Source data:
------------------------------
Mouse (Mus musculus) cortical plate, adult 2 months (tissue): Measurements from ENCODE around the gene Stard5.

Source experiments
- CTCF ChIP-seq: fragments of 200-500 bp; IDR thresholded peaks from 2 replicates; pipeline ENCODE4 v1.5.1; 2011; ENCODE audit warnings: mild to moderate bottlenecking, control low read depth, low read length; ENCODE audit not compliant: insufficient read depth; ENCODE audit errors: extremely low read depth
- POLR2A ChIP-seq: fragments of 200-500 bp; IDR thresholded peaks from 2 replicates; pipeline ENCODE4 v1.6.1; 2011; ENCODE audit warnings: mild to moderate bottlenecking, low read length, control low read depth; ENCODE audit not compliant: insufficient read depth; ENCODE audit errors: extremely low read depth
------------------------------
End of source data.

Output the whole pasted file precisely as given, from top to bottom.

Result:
Mouse (Mus musculus) cortical plate, adult 2 months (tissue): Measurements from ENCODE around the gene Stard5.

Source experiments
- CTCF ChIP-seq: fragments of 200-500 bp; IDR thresholded peaks from 2 replicates; pipeline ENCODE4 v1.5.1; 2011; ENCODE audit warnings: mild to moderate bottlenecking, control low read depth, low read length; ENCODE audit not compliant: insufficient read depth; ENCODE audit errors: extremely low read depth
- POLR2A ChIP-seq: fragments of 200-500 bp; IDR thresholded peaks from 2 replicates; pipeline ENCODE4 v1.6.1; 2011; ENCODE audit warnings: mild to moderate bottlenecking, low read length, control low read depth; ENCODE audit not compliant: insufficient read depth; ENCODE audit errors: extremely low read depth